Sorry to defer from your observations. I think the first will be Nepal followed by Mongolia, Germany, USA, Angola, Malaysia, Chile, Belize, Saudi Arabia, Qatar ,and then India. The massive debt will sink all these countries. The countries that are on progressive path are Zimbabwe, Pakistan, Rwanda, France and Monte negro.

Cheers buddy boy. Keep on monitoring the economic conditions

Anonymous said...

You think if US sinks and Europe sinks, CHina and India will do good? What world are you living in?

Anonymous said...

Anon at 10:44:::

Read the news. Portugal has already been downgraded and the world markets are down. Wait to see Sensex fall 400 points today.

Anonymous said...

EU is now printing 60Billion Euros to bailout Greece. This massive printing is resulting in dollar rise and otherwise dollar is not gaining. Next they will print money for Portugal. And next year for Greece and Portugal again alongwith Spain and Ireland.

Debt for Indian Companies who are borrowing like crazy by selling bonds is going to get more expensive till this issue is resolved.

Anonymous said...

Indians are borrowing like crazy from whom ? Do you know the number of '420' Indian companies that exist in Europe. Indians living here and NRI's are playing Andhar-Bahar game. Therefore, the debt crisis in Europe will have little effect on India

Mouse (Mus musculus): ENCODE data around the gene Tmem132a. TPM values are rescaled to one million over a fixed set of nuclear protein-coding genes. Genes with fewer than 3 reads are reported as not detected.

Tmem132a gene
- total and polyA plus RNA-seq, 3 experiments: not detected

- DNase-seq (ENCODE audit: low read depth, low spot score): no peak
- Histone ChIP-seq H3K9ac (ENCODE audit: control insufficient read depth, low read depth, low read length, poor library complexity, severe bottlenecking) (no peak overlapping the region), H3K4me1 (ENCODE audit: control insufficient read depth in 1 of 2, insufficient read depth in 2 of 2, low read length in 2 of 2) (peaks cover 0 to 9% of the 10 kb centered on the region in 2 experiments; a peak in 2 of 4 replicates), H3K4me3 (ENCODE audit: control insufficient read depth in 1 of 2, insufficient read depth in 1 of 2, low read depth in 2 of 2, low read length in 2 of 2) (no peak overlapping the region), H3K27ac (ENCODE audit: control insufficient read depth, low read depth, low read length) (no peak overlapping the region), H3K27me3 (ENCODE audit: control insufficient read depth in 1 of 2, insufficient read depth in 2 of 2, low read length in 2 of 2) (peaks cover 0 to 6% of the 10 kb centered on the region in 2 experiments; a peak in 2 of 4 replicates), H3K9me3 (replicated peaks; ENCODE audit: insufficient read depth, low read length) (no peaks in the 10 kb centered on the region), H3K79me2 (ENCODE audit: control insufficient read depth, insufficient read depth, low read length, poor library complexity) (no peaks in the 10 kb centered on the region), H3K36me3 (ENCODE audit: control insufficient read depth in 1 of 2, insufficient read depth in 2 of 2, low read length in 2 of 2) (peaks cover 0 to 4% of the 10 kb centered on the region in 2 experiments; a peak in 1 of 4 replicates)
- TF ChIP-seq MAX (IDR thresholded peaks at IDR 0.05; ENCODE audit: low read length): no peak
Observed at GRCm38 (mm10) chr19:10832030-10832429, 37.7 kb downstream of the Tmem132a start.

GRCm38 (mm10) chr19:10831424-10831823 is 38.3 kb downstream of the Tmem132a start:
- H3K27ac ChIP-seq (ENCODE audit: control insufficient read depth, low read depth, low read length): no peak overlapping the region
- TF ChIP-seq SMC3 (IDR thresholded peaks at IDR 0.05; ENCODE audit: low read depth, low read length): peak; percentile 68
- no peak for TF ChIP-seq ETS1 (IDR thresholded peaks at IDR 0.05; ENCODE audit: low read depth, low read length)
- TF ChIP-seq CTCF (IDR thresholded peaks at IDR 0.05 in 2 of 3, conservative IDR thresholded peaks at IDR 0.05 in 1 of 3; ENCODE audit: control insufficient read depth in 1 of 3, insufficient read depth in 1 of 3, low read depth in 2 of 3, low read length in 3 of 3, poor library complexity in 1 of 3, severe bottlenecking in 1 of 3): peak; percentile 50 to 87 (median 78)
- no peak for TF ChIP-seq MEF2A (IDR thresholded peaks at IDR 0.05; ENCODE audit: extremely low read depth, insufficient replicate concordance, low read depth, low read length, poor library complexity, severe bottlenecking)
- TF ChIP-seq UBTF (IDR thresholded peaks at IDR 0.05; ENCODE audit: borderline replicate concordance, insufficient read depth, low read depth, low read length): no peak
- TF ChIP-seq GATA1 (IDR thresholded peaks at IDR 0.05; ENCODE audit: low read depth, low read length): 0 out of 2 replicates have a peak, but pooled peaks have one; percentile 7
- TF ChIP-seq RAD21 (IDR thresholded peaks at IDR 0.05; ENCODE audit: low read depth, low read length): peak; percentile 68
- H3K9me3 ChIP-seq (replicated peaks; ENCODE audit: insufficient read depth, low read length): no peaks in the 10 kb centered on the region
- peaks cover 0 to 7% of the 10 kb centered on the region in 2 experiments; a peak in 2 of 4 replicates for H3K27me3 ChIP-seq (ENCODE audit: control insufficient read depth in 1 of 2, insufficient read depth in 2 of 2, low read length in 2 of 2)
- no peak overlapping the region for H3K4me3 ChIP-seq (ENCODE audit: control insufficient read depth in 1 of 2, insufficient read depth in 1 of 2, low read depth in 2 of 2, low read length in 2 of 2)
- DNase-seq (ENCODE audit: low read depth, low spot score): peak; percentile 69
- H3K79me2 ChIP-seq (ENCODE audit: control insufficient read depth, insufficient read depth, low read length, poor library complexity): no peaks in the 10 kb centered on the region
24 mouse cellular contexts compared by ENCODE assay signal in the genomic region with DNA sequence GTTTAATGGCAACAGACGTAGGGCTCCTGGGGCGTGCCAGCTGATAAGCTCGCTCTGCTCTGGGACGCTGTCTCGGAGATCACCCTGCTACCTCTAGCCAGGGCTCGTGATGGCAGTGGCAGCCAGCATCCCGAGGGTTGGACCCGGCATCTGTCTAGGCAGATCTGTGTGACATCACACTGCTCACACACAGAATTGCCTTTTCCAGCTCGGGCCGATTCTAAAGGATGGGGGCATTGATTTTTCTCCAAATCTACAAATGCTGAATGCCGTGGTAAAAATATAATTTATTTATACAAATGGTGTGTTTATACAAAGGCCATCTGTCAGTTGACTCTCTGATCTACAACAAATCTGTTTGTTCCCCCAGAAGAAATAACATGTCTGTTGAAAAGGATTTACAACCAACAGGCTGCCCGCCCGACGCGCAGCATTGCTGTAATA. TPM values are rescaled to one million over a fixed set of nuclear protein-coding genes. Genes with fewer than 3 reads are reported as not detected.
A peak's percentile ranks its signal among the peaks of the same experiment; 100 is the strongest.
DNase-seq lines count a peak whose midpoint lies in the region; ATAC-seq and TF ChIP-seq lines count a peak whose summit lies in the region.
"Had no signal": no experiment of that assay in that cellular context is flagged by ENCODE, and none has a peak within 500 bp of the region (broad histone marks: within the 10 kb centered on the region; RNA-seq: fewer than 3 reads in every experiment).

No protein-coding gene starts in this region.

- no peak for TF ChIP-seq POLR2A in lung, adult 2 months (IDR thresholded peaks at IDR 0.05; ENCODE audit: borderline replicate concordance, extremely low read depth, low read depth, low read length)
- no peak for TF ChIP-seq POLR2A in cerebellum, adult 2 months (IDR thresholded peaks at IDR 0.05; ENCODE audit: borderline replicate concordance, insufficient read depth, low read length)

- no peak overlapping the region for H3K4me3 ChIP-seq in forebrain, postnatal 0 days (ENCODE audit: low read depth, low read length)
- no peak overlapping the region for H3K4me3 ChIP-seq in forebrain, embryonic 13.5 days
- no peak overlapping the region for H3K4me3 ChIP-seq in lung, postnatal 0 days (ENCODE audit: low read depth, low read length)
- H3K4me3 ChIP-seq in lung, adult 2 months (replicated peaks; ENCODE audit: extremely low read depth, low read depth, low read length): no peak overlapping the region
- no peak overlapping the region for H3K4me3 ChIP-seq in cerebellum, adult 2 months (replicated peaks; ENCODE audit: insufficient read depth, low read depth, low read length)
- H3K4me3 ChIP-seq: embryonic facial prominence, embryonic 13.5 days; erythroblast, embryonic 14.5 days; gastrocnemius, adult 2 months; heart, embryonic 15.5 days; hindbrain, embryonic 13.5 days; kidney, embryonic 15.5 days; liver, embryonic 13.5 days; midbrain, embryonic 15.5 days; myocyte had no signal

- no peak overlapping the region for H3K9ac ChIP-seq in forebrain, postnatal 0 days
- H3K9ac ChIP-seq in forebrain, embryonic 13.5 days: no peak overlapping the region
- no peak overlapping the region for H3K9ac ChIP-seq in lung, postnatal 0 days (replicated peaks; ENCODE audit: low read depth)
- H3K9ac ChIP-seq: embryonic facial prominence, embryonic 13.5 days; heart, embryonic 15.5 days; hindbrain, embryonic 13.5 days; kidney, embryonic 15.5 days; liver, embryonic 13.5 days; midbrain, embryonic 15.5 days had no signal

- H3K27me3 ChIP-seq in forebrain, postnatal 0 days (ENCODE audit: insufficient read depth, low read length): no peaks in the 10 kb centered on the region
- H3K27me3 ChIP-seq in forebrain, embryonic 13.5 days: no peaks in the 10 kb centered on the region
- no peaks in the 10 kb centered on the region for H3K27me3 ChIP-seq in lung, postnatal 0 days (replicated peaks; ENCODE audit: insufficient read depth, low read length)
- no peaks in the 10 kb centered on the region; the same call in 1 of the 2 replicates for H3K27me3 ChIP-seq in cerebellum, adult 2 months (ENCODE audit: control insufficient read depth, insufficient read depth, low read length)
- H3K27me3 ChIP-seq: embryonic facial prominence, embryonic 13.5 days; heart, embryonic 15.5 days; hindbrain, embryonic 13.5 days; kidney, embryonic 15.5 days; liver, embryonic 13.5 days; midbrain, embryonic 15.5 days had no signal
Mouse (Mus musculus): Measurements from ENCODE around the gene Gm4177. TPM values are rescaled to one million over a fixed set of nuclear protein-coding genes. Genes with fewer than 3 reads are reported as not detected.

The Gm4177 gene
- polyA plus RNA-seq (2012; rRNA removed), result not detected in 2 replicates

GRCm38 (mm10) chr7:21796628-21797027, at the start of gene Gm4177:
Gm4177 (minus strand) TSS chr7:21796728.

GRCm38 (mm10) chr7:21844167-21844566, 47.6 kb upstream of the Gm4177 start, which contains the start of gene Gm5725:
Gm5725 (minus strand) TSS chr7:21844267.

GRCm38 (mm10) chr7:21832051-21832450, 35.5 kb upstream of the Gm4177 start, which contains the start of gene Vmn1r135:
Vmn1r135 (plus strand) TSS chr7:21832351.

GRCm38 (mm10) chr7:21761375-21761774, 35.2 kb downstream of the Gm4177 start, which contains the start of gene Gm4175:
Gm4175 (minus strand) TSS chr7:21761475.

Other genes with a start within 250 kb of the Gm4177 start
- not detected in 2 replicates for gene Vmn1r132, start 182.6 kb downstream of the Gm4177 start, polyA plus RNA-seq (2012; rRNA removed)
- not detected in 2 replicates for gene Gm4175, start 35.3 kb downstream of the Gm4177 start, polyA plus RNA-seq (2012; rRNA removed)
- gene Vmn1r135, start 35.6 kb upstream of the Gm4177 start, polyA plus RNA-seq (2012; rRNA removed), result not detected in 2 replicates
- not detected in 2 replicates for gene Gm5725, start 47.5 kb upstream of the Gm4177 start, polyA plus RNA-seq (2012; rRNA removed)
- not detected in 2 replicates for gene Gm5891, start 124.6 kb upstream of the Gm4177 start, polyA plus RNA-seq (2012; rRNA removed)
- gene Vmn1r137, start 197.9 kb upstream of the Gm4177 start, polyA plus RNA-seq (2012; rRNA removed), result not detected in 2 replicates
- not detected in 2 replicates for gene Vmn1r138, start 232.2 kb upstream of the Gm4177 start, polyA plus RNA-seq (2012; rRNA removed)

Don't worry about Standard and Poor's rating. Nothing is going to change here. Sensex may fall a bit as bums like you may start panic selling but will rise as the Indian economy is still potent.

Anonymous said...

Anon above:
The Indian banks raise money by selling bonds in the tune of 700-1500 million dollars. The black money component you are talking is not of this amount.

Moreover, all emerging markets including India have to fall this year drastically due to inflation. Govt. all across will raise rates aggresively.

Looks like you are heavily invested in India. Be careful as you can never imagine what is coming. Stay tuned for the truth to come out.

You should go and suggest the PM to open a new ministry: Ministry of Truth, otherwise the way it went up, it will fall faster than that.

Anonymous said...

"Indian economy is still potent"

The economy has massive inflows of foreign investment which can disappear anyday.This is happening in all countries and moreso than India. Look at CHina, Korea andBrazil, they all have more foreign investments than India and their economies are behaving similar. Secondly, if the economy is really "Potent", why doesn't the Govt. withdraw the stimulus. Why are the rates so low. And one thing people forget that more than half of India's GDP is housing related. Once that bubble bursts, see where the growth goes.

Anonymous said...

This is the kind of borrowing most Indian companies and banks are doing:

http://economictimes.indiatimes.com/news/news-by-industry/energy/power/PFC-to-mop-up-1-billion-via-overseas-borrowings/articleshow/5865744.cms

Anonymous said...

Once this massive borrowings come at a higher price or stops, many projects would be toast. FOreign investment fromstocks would disappear.